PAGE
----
A Bright Future After Spinal Fusion
Marge Buckner of Vacaville had tried just about every possible approach to ending unbearable back pain when she met neurosurgeon Edie Zusman, M.D., in 2016.
“My whole life was geared around the intensity of pain. But I wouldn’t give up.”
Marge’s troubles began almost a decade earlier, with an ice skating injury that led to numerous surgeries, treatments and procedures. Although each action provided some relief, headaches, leg pain and back pain persisted.
“At that point, I needed an epidural every few months just to get through the day,” said Marge. “My whole life was geared around the intensity of pain. But I wouldn’t give up.”
Dr. Zusman remembers the first day she met Marge: “When I walked into the exam room, I was greeted by her backside,” she said. “She was bent over the exam table in such pain.”
Dr. Zusman was determined to find out exactly what was wrong, recalled Marge. “Someone cared enough to check into every detail. She came over, placed an arm on my shoulder and said, ‘You’re going to be OK.’ I believed her. I knew she wouldn’t give up on me, so I wasn’t about to give up on myself.”
Marge remembers one particular X-ray that Dr. Zusman ordered. The position she had to strike was memorable, she said, and it turned out to be worthwhile.
“She could see an area that had not been revealed in previous images,” said Marge. “It was an area that had never healed. I needed a spinal fusion.”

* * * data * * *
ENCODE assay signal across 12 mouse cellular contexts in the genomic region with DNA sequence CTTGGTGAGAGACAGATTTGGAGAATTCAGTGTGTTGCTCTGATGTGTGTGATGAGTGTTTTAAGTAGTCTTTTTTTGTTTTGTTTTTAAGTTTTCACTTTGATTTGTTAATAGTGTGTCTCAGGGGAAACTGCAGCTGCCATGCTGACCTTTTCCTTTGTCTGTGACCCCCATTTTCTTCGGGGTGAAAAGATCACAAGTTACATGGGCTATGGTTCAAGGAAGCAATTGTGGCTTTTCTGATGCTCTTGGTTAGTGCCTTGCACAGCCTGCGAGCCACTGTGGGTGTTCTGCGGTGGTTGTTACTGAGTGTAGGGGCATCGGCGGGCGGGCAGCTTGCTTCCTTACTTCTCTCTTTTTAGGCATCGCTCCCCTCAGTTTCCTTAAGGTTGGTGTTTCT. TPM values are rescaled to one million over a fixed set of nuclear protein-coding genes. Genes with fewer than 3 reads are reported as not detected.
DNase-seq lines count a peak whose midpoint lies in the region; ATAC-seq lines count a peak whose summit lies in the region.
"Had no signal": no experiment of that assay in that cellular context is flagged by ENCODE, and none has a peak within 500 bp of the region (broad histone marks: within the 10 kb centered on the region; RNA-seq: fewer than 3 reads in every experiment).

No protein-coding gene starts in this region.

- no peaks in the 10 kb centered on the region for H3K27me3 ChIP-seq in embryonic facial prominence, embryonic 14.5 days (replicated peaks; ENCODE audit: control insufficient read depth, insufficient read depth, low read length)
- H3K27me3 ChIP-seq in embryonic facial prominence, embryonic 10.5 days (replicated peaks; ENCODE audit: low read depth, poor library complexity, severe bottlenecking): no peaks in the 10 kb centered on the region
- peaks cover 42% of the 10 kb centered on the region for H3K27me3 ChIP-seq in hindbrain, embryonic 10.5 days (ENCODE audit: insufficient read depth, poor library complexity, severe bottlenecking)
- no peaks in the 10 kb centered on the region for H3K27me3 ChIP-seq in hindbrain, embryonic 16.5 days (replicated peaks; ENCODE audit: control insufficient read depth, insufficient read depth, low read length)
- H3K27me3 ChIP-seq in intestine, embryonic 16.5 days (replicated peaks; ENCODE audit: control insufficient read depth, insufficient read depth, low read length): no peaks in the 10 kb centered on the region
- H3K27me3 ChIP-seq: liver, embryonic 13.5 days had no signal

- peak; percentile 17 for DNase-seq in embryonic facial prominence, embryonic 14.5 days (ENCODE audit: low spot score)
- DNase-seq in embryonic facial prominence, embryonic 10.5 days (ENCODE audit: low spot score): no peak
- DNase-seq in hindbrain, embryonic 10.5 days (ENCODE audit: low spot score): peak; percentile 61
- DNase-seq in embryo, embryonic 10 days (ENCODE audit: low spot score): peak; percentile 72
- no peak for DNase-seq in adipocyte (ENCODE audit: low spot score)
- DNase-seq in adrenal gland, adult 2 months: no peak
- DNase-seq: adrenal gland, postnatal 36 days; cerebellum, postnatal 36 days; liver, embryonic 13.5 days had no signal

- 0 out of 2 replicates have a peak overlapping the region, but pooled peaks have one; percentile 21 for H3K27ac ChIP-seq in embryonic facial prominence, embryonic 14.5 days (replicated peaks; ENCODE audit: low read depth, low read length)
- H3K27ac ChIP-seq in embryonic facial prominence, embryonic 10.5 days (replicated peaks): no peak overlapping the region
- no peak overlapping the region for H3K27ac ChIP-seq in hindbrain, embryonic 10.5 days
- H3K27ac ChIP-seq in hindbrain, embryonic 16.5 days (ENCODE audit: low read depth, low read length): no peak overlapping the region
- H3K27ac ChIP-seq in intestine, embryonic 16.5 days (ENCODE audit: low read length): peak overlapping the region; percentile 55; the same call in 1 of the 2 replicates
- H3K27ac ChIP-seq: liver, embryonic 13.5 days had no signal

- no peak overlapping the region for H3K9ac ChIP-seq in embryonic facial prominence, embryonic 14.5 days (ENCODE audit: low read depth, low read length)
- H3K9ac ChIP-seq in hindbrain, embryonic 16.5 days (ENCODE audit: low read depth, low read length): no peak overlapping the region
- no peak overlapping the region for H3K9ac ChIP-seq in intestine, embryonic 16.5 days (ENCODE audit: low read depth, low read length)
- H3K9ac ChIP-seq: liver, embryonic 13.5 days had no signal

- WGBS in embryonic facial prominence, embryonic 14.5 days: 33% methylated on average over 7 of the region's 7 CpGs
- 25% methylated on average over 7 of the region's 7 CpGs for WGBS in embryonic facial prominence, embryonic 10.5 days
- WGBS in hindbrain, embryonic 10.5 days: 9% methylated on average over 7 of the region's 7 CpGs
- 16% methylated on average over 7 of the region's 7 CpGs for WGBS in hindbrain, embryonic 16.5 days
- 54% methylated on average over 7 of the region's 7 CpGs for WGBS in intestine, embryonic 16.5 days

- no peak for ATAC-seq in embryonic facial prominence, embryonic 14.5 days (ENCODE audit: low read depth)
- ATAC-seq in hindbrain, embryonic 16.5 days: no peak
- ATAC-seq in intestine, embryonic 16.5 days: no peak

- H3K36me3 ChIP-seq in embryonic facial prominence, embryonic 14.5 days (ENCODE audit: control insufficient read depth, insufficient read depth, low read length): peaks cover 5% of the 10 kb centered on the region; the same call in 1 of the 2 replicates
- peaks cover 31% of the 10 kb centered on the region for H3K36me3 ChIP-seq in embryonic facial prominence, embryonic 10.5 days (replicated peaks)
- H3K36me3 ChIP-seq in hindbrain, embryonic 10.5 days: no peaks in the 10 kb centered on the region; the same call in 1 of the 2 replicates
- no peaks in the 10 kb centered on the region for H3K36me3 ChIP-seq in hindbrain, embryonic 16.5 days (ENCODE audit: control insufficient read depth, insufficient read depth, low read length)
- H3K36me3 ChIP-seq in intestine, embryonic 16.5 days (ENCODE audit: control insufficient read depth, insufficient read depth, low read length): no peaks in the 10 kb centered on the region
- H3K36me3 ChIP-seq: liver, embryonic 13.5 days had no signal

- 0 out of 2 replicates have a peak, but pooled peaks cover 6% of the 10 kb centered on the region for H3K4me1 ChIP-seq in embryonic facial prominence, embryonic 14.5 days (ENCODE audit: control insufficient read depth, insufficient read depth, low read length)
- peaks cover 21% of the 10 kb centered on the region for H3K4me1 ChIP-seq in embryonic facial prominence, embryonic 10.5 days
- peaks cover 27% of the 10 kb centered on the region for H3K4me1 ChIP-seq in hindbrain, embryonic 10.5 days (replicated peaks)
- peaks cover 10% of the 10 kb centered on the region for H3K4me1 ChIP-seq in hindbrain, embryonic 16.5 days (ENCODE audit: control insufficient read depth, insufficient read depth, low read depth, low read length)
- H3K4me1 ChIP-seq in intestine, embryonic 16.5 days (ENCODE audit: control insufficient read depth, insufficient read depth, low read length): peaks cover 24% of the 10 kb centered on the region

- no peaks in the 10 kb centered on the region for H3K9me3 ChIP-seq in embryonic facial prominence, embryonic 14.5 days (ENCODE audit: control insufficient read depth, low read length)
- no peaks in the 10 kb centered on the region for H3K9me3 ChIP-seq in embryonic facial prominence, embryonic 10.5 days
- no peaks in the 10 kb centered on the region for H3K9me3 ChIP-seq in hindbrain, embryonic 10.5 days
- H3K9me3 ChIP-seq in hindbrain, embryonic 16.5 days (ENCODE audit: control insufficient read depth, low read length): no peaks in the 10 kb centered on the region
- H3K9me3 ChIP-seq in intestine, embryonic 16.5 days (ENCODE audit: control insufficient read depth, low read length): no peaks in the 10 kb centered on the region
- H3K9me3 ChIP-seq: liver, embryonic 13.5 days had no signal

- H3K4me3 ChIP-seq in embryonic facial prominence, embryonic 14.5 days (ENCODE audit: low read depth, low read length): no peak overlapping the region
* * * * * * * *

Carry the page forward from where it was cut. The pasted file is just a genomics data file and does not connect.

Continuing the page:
Dr. Zusman elaborated. “When Marge was lying down, the image was nearly normal, but when she bent over, you could see one bone slipping forward on the other bone. It made perfect sense—how her symptoms increased with activity.”
Marge had a condition called spondylolisthesis and needed a minimally invasive spine fusion.
Dr. Zusman and neurosurgical colleague Dr. Jonathan Forbes made two 1.5-inch incisions on either side of Marge’s spine and operated through small tubes under an operating microscope, using the “O-arm/Intraoperative CT and Stealth Image Guidance” to place pins down the long shaft of the bone, and rods to hold them in place. She was able to clean out the disc space and decompress the pinched nerve roots, placing a spacer, or cage, in the disc space to re-establish its normal height.
“If we had just looked at the MRI images, the abnormality would not have been visible. But we looked at the patient,” said Dr. Zusman.
When Marge took her first steps after surgery, she was stunned. “It was gone. My pain was GONE!” she exclaimed.
Today she can walk a block or more without her legs giving out. She’s thrilled to be able to participate in water therapy at NorthBay Health-Spring Fitness, where therapist Bob Blackwell keeps a close eye on her progress.
“She’ll always be at risk for back health issues, but she knows she needs to stay on top of her health,” said Dr. Zusman, “and she’s committed to doing so.”
Some days, Marge admits she pushes a little too hard. She’s learning where to draw her line in the sand.
But bottom line?
“I am pain-free,” she said emphatically. “I am no longer taking any pain medication for my back. I’m living again and I couldn’t be happier about it. Yes, there was a lot of hard work along the way. I had to follow doctors’ orders and I did. I wore braces, I used my walker, I exercised, I wore a bone stimulator with an electronic pulse. And I listen to my therapists. And thank goodness I did, because it’s all worth it.”